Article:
I have lots of hobbies and interests and love talking about silly and superficial things, like things I cook, clothes I buy or bags I make. However I am a physical theatre performer and I am constantly looking for ideas, observing and listening to people and their views on things that are important to us all - how do we treat a fellow human being? I know this is a little broad, but concepts like sexuality, gender, immigration, feminism might give you a clue into my work.
I am currently doing research on a piece about immigration, refugees and asylum seekers, mainly in the UK, although, we'll see where the research takes me as it might spread to the rest of the world. For now, I am keeping it open in all respects; it might be a performer's piece, it might be an installation piece, it might concern a particular type of immigration, anything goes. This is actually an exciting part of of the process when I can dream as big as I want to and allow any idea to be a part of the creative process.
So, here is something that has got me thinking and that has touched me very much today. It is an installation piece in the South Bank, London.
The original 1951 Lion and Unicorn Pavilion at the South Bank Exhibition aimed to describe the British character and way of life as well as pointing out their contradictions. The lion of the title represented bravery and courage while the unicorn represented imagination and independence. At the heart of the installation was a sculpture of a flight of ceramic birds, symbolising migration and freedom of speech.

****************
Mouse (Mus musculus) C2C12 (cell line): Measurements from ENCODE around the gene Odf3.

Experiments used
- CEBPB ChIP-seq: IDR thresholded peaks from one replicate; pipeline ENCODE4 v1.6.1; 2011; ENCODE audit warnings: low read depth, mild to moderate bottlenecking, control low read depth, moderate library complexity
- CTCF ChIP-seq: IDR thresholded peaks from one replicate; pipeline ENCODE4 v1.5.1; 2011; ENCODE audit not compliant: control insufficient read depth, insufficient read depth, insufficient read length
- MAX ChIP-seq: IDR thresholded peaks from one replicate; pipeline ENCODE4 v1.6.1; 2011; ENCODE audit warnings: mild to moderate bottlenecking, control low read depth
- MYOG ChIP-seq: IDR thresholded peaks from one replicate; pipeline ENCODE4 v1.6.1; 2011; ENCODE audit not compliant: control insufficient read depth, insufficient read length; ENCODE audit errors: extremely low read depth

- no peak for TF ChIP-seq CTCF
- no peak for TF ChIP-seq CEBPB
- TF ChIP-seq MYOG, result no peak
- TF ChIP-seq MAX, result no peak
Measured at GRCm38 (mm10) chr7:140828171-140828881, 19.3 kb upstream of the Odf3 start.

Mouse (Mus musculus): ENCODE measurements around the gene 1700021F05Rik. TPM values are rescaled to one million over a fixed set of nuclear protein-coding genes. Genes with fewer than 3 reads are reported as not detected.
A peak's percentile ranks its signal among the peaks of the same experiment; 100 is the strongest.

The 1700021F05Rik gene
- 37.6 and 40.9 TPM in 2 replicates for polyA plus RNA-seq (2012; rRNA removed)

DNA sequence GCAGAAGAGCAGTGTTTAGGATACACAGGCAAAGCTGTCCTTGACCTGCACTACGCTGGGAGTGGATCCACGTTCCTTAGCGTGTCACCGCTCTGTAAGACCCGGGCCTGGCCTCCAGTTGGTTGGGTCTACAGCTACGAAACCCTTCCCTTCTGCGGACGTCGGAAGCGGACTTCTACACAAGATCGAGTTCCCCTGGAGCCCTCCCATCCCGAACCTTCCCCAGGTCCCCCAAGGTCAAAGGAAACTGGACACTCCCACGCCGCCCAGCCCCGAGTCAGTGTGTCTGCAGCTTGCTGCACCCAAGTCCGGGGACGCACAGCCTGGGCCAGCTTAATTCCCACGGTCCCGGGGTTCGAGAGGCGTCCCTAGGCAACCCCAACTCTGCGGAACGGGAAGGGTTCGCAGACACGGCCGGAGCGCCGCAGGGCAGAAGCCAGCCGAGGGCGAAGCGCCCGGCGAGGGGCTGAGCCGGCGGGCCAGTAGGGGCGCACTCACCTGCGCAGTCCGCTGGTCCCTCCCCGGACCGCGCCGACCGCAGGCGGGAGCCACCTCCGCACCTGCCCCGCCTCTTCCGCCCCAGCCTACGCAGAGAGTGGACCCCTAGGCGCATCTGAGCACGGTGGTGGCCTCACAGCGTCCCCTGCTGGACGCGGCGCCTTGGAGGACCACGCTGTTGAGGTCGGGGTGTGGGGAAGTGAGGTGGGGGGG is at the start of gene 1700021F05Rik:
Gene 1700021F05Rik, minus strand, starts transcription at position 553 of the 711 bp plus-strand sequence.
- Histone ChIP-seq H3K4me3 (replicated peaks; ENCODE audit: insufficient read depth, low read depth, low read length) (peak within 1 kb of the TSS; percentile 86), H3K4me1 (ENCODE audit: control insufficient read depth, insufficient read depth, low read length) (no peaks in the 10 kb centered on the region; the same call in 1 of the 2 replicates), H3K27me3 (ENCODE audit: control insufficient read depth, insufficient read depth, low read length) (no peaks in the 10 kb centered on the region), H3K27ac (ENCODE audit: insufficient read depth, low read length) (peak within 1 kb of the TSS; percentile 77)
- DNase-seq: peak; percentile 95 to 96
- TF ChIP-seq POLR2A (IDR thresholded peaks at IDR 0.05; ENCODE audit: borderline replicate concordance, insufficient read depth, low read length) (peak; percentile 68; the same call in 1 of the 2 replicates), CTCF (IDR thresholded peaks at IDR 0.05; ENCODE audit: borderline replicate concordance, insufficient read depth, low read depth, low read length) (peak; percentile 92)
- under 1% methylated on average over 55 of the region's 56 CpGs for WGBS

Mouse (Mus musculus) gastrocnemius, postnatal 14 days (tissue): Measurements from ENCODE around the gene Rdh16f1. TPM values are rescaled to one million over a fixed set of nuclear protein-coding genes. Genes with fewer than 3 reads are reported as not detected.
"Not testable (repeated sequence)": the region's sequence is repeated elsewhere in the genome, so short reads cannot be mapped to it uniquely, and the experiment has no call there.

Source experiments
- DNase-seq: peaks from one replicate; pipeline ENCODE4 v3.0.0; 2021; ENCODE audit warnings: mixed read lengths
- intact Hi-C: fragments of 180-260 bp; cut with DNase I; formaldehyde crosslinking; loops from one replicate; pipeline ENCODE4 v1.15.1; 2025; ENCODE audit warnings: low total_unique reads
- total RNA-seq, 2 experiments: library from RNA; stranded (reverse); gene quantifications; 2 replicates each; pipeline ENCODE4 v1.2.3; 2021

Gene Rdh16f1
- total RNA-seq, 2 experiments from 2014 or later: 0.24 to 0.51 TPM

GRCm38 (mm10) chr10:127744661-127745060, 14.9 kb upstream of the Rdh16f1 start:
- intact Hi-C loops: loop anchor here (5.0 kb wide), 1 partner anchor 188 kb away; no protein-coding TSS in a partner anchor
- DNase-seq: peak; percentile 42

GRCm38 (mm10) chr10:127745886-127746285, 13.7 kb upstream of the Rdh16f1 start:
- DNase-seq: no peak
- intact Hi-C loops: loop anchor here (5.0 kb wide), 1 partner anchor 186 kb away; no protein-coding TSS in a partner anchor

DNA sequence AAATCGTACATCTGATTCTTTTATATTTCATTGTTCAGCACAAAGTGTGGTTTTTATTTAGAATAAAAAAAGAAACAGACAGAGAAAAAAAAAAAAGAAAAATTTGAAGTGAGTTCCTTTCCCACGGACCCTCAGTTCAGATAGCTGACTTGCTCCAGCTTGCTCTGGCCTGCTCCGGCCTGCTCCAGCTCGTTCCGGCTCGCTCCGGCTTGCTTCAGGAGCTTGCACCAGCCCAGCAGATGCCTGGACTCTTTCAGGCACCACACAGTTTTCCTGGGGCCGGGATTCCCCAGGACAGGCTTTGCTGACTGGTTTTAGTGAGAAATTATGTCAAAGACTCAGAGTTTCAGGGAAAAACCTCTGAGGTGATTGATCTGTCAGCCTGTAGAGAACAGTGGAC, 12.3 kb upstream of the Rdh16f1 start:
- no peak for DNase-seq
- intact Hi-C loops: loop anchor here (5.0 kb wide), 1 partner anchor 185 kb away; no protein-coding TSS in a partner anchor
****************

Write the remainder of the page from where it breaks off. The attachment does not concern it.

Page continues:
In today's installation piece artist Gita Gschwendtner worked with 50 young refugees, whose poems - written and spoken - reinterpret the original themes of strength and imagination. A flock of white birds – or aeroplanes? – fly down the outdoor corridor linking Waterloo Station with Hungerford Bridge and comes to rest next to Royal Festival Hall.
Here are some of the pictures I took today:
The installation is not silent. As it is by the river, it is always windy, and the papers, poems and the wind make strange and beautiful music together. Harsh sounds are mixed with the voices of the young refugees reciting their poems. Some are in English, some in their own mother tongues, some are singing songs (click to enlarge the picture and see the poems properly):
If you have a minute, it would be wonderful if you could write what you think when you hear a word immigrant. You don't need to write more than a word if you don't feel like it. Or it might be a picture, a sound, an object? Anything you have is more than welcome. I promise I will not use it in the final piece; it will only inform my research and creative process.
However, if you rather abstain from commenting on the subject, that is OK too.
Also, if you are in London or passing through, the exhibit will be on till 4th September 2011. I strongly recommend it.
Sorry for the long post, but I have so many ideas going through my head at the moment and I just can't seem to edit well.
I think I will finish with questions by the wonderful Judith Butler:
See you all soon and thank you for stopping by.